Trigg Outpoints Babcock at ‘Racetown’

By Brian Knapp Feb 15, 2009
Frank Trigg left the cage with his hand raised but not before Real Fighting Championships middleweight titleholder Danny Babcock announced himself as a future player on the national stage.

Trigg (19-6) needed every bit of his big-fight experience, as he pulled out a unanimous decision against Babcock in the featured attraction at Xtreme Cagefighting Federation “Rumble in Racetown” on Saturday at the Ocean Center in Daytona Beach, Fla. Scores were 29-28, 30-27 and 29-28 in Trigg’s favor.

Afterward, the UFC and Pride Fighting Championships veteran bid farewell to the middleweight division.

“This is my last fight at 185,” he said. “I can’t support the weight. I’ve got to go back to welterweight. That’s the best weight for me and my size.”

Trigg -- who suffered three of his six career losses to UFC welterweight stalwarts Matt Hughes and Georges St. Pierre -- took the best Babcock had to offer and kept coming forward. After some shaky moments in the first round, he commanded the center of the cage and controlled the bout with cleaner, more accurate strikes.

The bout ended in a hail of blows, as both men went out swinging. Trigg dropped Babcock (5-2), a man more than a decade his junior, with a short right hook in the closing moments and followed up with a stout left hand on the ground as the bell sounded. Had the sand not run out of the hourglass, Babcock might not have survived.

Trigg -- who has won four straight fights since his devastating knockout loss to Robbie Lawler two years ago -- credited his cornermen for making valuable in-fight adjustments.

“I have a great corner,” he said. “They see what I can’t see. You’ve got to really trust your corner. That’s something I never did until my last two or three fights.”

In the co-main event, little-known Zak Cummings stunned UFC veteran Terry Martin by split decision. All three judges scored the match 29-28, two of them in the unbeaten Cummings’ favor.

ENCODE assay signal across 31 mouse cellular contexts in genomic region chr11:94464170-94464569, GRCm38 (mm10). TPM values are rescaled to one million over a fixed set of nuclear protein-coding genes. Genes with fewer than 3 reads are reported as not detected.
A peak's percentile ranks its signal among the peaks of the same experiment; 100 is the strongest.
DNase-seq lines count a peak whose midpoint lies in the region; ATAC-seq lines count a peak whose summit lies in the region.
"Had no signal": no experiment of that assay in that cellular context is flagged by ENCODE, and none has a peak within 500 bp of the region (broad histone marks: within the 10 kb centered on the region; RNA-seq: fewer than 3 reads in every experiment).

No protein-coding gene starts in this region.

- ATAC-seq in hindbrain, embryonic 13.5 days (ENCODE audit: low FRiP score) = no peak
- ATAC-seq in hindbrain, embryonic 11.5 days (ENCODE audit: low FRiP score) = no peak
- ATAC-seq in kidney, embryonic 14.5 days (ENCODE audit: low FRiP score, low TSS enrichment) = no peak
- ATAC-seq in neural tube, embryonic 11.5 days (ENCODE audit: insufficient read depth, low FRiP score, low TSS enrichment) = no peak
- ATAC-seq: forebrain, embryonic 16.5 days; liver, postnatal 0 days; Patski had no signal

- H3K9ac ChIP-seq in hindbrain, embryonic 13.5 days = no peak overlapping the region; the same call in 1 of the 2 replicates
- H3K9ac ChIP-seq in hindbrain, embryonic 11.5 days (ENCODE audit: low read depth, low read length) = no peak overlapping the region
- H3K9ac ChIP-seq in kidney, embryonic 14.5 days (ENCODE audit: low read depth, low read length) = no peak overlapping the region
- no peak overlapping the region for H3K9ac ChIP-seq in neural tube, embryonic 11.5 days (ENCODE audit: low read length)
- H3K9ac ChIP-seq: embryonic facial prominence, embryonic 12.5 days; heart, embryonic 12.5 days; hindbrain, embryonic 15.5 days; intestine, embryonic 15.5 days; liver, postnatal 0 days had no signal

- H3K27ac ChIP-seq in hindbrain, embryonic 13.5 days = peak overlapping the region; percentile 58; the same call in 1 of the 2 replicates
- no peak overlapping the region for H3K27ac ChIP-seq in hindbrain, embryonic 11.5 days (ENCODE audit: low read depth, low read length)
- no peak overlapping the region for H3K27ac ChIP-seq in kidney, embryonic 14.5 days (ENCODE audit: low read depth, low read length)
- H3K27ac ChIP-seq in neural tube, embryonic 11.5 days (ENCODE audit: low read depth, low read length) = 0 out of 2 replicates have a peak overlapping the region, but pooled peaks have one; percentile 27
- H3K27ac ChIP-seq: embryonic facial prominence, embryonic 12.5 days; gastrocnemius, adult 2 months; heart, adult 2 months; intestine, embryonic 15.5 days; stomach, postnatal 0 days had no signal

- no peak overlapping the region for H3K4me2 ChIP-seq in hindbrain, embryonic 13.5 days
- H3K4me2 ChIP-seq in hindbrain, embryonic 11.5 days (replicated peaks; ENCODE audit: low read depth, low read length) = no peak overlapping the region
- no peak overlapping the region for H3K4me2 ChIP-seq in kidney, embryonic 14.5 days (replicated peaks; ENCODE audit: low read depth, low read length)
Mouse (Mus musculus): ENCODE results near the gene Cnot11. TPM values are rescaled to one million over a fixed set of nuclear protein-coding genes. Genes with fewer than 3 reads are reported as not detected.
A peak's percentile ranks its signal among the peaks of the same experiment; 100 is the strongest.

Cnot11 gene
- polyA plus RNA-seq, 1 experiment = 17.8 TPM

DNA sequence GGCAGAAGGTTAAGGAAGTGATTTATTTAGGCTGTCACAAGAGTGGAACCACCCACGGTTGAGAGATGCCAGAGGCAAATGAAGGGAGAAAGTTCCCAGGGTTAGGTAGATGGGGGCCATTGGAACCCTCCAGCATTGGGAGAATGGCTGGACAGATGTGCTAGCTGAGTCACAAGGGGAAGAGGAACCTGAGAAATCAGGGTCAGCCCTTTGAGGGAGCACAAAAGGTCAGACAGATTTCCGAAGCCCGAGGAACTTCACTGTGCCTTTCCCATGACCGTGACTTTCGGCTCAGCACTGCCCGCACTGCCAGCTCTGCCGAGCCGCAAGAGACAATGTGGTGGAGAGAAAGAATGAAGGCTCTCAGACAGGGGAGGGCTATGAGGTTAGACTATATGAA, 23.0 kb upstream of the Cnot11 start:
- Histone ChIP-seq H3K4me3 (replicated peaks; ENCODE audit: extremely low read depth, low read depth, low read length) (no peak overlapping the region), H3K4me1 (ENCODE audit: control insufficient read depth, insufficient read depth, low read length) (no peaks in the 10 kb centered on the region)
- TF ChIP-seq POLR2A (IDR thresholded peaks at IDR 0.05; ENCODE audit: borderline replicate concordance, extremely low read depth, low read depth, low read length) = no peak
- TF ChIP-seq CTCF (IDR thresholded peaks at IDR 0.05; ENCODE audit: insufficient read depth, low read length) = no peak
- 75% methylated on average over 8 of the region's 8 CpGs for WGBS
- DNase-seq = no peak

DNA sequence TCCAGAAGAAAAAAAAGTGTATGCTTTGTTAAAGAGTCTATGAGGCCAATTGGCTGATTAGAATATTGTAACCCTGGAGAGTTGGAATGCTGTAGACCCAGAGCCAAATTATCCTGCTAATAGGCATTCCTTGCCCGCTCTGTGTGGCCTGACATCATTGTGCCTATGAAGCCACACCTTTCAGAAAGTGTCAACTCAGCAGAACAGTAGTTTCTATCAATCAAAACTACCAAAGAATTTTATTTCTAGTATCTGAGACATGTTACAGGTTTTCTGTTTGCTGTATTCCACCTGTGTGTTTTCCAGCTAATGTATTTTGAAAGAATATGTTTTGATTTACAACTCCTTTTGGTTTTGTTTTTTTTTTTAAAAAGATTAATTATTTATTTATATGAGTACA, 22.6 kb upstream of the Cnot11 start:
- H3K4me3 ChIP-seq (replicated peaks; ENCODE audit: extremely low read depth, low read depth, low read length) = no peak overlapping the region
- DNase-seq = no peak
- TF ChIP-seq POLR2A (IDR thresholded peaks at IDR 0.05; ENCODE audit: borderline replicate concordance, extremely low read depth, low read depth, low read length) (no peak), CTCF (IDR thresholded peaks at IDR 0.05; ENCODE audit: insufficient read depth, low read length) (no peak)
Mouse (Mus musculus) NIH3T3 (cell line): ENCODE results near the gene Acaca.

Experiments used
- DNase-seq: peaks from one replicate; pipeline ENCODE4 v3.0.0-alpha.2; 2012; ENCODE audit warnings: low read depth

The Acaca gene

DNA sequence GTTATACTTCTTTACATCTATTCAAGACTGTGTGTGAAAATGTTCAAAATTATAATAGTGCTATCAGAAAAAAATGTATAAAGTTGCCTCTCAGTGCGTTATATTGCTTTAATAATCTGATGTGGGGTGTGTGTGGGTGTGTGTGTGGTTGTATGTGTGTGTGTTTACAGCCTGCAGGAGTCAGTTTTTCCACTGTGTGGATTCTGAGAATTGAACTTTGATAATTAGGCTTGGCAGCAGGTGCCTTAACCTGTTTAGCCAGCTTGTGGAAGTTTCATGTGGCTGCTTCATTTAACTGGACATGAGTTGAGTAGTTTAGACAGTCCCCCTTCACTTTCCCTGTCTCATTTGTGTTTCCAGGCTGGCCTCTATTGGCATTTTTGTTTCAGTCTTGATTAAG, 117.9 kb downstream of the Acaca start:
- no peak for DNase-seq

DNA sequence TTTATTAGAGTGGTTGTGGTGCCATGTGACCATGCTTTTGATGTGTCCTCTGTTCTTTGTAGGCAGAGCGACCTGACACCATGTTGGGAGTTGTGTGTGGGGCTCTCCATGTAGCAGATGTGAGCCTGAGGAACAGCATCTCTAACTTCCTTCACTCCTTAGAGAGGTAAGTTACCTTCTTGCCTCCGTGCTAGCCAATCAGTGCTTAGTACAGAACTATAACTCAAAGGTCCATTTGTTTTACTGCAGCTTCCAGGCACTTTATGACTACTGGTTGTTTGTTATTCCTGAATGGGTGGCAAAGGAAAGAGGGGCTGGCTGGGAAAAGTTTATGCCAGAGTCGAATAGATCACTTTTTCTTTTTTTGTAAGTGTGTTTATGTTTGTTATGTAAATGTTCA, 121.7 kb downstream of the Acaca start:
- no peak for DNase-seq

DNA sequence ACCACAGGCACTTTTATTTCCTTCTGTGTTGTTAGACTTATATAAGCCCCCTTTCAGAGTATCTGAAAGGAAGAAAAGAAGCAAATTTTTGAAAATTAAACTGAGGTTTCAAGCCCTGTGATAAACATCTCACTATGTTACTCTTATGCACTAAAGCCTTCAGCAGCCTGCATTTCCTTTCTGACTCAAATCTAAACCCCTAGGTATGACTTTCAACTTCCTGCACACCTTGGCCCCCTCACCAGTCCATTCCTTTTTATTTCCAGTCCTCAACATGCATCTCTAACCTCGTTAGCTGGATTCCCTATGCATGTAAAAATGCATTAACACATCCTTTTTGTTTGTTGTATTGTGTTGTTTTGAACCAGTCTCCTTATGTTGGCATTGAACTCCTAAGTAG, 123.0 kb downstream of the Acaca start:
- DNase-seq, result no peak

After a competitive first round, Cummings gained a foothold in the match. His relentless pursuit of takedowns finally paid off when he grounded Martin in the second, mounted the hard-hitting Chicagoan twice and nearly finished him with a rear-naked choke. The round ended with Cummings in full mount, the tide having clearly turned in his favor.

File Photo

UFC vet Terry Martin
has lost five of his
last seven bouts.
Martin (18-7) scored with takedowns of his own in the third but did little else. His fearsome hands, which have given him knockouts in almost half of his professional fights, were never a factor. The 28-year-old former light heavyweight has lost two straight and five of his past eight bouts.

The victory put an elated Cummings (9-0) on the map.

“He’s a tough guy, strong, quick,” he said. “I just tried to give the fans their money’s worth, win or lose. Just keep bringing on the bigger and better guys. I don’t want an easy fight.”

Blood flowed freely in a welterweight matchup between UFC exile Jesse Taylor and Gert Kocani.

Taylor manhandled the overmatched American Top Team prospect, ultimately submitting Kocani (1-1) with a second-round rear-naked choke. A winner in three straight since his submission loss to C.B. Dollaway at UFC Fight Night 14, Taylor appears to have turned a corner.